8. 8. The steady state level of consumption is Steady State c* (1  ) y* (1 s ) k * s   /(1 )   sA  (1  ) s    n d  /(1  )  /(1 )  A  c (1 s)s *    d  n Thus, the long-run level of per capita consumption is a function of the savings rate s: /(1  )  /(1 )  A  c (s ) (1 s)s *     n d EXAMPLE #3 * Consider Economies #1 and #2 in Example #1. We can plot c(s) as a function of s: Steady State Per Capita Consumption c(s) as a Function of the Savings Rate s 16 0 The Go ld en Rule 14 0 d o es no t d ep end 12 0 o n n. The Rule s = 10 0 alp ha = .75 g enerat es t he c(s) 80 hig hes t 60 p o s s ib le s t ead y s t at e c. A s o ciet y 40 wit h a hig h 20 p o p ulat io n 0 0% 10 % 20% 30% 40% 50 % 60% 70 % 80% 9 0 % 10 0 % Savings Rate s s = .2 5, n = .0 2 s = .2 5, n = .0 8 There is a clear tug-of-war: a higher s means less consumption, but allows for higher long-run capital accumulation and therefore higher steady state income. The optimal savings rate is the Golden Rule: the savings rate the optimizes steady state per capita consumption:  /(1  )   A  max c* (s ) max(1  ) s/(1 )  s  0  s 1 0  s 1  d  n * FOCs : c (s ) 0   /(1  )   /(1  )   A    1 A  : s/(1 )    (1  )s /(1 )  s  0  d  n 1  d  n  :  1 (1  )s  0 s 1 1 
  9. 9.  : (1  ) s s 1 : 1  ) s (1  ) ( s  : s(1  )  s s   GOLDEN RULE : s   Compare the result to the plots above. For two otherwise identical economies with the same  = .75, the Golden Rule is s = .75, and indeed the steady state per capita consumption is optimizes in both cases identically at s = .75. EXAMPLE #4 Although the Solow Model does not itself build in any sense of a “business cycle”, or suggest anything like a shock (all plots clearly show the model predicts perfectly uniform growth!), we ourselves can introduce a shock at any time. Consider a scenario where an economy experiences two negative shocks, one small and one large, and a medium positive shock. The small negative shock (at t = 50) is causes by news that a sector (e.g. the energy sector) has been substantially over invested, profits are predicted to be negative, and therefore investment capital is withdrawn: k falls by 20%. The large negative shock (at t = 100) is due to a massive storm: k falls by 50%. The positive shock (at t = 150) is due to a capital infusion by the International Monetary Fund: k instantly increases by 15%. S ol ow Growth Mode l pe r capi ta capi tal k (t) e vol u ti on : Ne gati ve s h ock at t = 50: k drops by 20%. Ne gati ve sh ock at t = 100: k drops by 50%. Posti i ve sh ock at t = 150: k i n cre ase s by 15% 60 Neg at ive S ho cks 50 red uce t he cap it al s t o ck, b ut g ro wt h is k(t) 40 hig her at lo wer k, and k = K /N t he s t ead y s t at e k is 30 always t he s ame. 20 y(t) 10 0 1 51 101 151 Time t k(t ) y(t ) The Solow Model is a very simple model in the final analysis: at whatever point or state the economy is in, growth immediately occurs (fast if k is small, slow if k is large), while the standard of living y slowly approaches the long-run steady state. SOLOW MODEL AND REALITY The Solow Model predicts growth is always positive, but slowly declines to zero. Economies with a high population growth rate can never take-over. In fact, otherwise identical economies where one simply starts with a smaller level of per capita capital, will never take-over to the other economy.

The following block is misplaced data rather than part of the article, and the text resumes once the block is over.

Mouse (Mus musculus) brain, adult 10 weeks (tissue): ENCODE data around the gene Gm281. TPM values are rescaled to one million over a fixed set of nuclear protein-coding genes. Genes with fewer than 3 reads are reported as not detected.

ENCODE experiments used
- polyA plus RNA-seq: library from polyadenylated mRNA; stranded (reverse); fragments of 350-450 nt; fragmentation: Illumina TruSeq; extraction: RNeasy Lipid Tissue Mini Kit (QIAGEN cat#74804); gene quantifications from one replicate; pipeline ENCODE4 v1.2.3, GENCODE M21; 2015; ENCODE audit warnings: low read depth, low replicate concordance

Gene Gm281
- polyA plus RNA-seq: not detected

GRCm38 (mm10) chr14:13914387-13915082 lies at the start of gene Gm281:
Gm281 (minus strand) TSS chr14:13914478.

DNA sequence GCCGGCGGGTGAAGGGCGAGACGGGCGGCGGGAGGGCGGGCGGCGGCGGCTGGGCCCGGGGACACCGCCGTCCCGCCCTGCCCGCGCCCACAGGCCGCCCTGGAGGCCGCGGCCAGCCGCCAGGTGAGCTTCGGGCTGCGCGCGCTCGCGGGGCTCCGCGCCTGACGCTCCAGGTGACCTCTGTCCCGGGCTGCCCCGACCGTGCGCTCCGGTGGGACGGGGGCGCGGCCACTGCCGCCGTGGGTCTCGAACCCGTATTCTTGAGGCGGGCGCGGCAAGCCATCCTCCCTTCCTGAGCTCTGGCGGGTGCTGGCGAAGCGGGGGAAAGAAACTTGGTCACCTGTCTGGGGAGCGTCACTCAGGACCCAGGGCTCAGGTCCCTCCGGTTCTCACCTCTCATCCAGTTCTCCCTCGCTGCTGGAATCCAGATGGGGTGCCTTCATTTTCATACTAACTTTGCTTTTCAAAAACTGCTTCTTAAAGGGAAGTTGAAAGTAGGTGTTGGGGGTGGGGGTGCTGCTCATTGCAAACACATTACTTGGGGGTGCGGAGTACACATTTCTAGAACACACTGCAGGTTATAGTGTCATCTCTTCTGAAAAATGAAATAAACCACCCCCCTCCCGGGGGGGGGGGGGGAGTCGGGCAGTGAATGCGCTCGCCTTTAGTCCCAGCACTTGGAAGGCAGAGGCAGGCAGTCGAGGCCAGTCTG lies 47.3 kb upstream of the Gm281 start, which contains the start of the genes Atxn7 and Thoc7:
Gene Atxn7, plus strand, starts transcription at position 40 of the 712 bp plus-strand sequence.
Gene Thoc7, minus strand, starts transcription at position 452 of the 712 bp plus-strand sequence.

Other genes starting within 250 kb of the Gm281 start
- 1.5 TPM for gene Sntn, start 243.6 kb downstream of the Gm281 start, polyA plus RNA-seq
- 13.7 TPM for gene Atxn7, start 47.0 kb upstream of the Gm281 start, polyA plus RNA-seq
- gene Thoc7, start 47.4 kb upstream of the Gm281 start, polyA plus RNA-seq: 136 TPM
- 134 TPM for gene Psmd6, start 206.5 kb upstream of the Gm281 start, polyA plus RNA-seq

10. 10. Nevertheless, the Solow Model does correctly predict that higher population growth rates, and lower savings = investment rates are associated with lower growth levels, and lower standards of living.